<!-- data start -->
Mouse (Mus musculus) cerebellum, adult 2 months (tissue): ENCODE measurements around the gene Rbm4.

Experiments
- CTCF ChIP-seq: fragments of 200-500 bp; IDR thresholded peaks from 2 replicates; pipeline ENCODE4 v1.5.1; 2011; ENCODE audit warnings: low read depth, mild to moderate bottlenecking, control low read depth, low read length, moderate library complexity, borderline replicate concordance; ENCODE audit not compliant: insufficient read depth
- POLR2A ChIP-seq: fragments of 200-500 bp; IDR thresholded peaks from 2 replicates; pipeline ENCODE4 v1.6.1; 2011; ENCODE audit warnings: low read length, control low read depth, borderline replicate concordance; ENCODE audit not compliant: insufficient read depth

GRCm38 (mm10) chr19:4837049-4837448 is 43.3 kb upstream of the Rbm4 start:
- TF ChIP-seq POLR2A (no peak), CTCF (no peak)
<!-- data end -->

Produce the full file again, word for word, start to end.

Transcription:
Mouse (Mus musculus) cerebellum, adult 2 months (tissue): ENCODE measurements around the gene Rbm4.

Experiments
- CTCF ChIP-seq: fragments of 200-500 bp; IDR thresholded peaks from 2 replicates; pipeline ENCODE4 v1.5.1; 2011; ENCODE audit warnings: low read depth, mild to moderate bottlenecking, control low read depth, low read length, moderate library complexity, borderline replicate concordance; ENCODE audit not compliant: insufficient read depth
- POLR2A ChIP-seq: fragments of 200-500 bp; IDR thresholded peaks from 2 replicates; pipeline ENCODE4 v1.6.1; 2011; ENCODE audit warnings: low read length, control low read depth, borderline replicate concordance; ENCODE audit not compliant: insufficient read depth

GRCm38 (mm10) chr19:4837049-4837448 is 43.3 kb upstream of the Rbm4 start:
- TF ChIP-seq POLR2A (no peak), CTCF (no peak)